Making Baking My Own By Teaching Another

December 21, 2010 § 6 Comments

I never used to like baking. When I lived in Japan my first year out of college, I had no oven, so it wasn’t even an option (although my 85-year-old great-aunt “baked” apple turnovers wrapped in foil in her microwave, sending out a shower of sparks, much to her son’s chagrin). When I tried baking banana bread at the age of 23, it came out blackened on all sides. Seven years later, nearly recovered from that incident, I tried making a tray of chocolate chip cookies, but they too came out charred. These were outcomes that I attributed to my complete inability to bake.

But most of all, baking seemed restrictive. I enjoyed cooking because you could improvise, but I saw baking as an activity where you had to follow directions exactly lest you end up with a disaster. So I stowed away the one loaf pan I owned, and for years, we used the cookie sheet only to heat up leftover pizza.

Then, due in part to a desire to eat better by making more food from scratch, a glimmer of interest in baking emerged. I started out slowly, with cookies. (Click here for my favorite chocolate chip cookie recipe.)

Favorite chocolate chip cookies

Those turned out decently, so then I got excited about trying more. And, I got an oven thermometer. When I learned that our oven runs 25 degrees hot, I realized I probably shouldn’t have been so judgmental about my prior baking snafus.

Soon, my husband would come home from work to find me dusted in flour, a big bowl of apples from our backyard tree sitting in sugar to be made into a cake…

Apples melting into sugar

…a new pie made with that week’s freshest fruit…

Pluot tart

…and plates of cubed butter chilling in the freezer, to be combined with flour and water into the latest pie crust recipe I’d read, intent on finding our favorite.


The old adage goes that if you can teach it, you must know it. So, this past weekend, I did a one-eighty on baking: I went from burning everything I baked to teaching someone else how to create confections.

My friend, E, wanted homemade goodies for his holiday party. He’s a talented guy, able to do anything he sets his mind to, including things others deem impossible. So even though the only implements I found in his kitchen drawers were a screwdriver set and an air pistol, I had faith he could bake cookies.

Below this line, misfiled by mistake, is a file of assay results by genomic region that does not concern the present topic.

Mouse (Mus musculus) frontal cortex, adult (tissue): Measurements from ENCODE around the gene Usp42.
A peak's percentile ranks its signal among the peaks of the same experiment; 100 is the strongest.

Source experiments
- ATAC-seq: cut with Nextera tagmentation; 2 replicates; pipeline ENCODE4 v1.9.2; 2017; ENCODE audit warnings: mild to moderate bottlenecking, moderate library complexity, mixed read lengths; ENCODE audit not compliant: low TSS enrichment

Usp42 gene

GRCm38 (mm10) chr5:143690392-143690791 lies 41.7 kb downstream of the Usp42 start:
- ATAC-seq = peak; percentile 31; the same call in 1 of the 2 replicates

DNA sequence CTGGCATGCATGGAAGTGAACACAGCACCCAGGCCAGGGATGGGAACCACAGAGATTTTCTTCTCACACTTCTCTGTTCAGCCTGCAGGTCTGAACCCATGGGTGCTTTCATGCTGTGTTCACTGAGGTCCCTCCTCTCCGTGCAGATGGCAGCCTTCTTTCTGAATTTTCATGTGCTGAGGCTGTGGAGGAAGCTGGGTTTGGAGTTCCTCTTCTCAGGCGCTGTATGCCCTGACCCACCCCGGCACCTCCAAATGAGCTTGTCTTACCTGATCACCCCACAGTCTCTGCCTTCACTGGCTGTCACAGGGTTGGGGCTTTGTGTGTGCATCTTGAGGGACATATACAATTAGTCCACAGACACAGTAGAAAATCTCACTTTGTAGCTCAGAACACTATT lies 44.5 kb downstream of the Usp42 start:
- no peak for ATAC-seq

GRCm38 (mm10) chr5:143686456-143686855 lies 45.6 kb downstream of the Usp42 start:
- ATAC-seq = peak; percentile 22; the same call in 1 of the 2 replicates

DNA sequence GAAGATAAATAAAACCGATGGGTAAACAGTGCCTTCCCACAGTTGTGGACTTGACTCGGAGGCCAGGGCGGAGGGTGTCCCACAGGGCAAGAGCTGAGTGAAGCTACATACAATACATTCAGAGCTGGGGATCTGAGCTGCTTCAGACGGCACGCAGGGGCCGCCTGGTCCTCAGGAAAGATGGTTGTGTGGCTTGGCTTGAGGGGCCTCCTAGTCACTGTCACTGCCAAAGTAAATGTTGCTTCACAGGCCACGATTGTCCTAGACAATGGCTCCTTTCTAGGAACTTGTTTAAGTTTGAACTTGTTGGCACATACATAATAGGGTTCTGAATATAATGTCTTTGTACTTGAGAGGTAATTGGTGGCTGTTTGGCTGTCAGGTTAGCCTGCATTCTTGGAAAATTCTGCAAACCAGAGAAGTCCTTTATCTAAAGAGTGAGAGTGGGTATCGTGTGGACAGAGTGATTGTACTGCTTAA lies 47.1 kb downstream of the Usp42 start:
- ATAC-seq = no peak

As I was coaching E to make chocolate chip cookies, snickerdoodles and gingerbread, it suddenly hit me how much I’d learned about baking, despite having intensely disliked it just a year ago.

E baking

I now know to sift flour to incorporate air, evenly distribute baking soda and cream butter and sugar well to yield lighter, fluffier goods. (Baking soda reacts with your wet ingredients to create small air pockets, and creaming butter and sugar maximize air bubbles, all of which lead to “light and fluffy”; if you have a glob of soda, you’ll have a giant air hole).

I’ve been taught to break eggs one at a time into a small bowl separate from the dough or batter. It’s easier to fish out shell shards that way, and if you have a bad egg, you won’t ruin your batch.

E breaking eggs into a bowl

But the best lesson of all for me? You can improvise in baking. You can’t screw around with the science of it too much, but you can adjust spices, sugar volumes, even cooking times. By teaching E these recipes, I realized that I’d refined them to my liking each time I’d made them.

In other words, once you build a strong foundation, you can make it your own.

My hope is that this baking lesson was step one in E building a strong foundation; that he’ll move from eating every meal out to making some of his food at home. And I like to think that our afternoon of baking might be the foundation for creating a new tradition: having fun making good food together.


Tomorrow’s post: The gingerbread recipe — perfect for Christmas!


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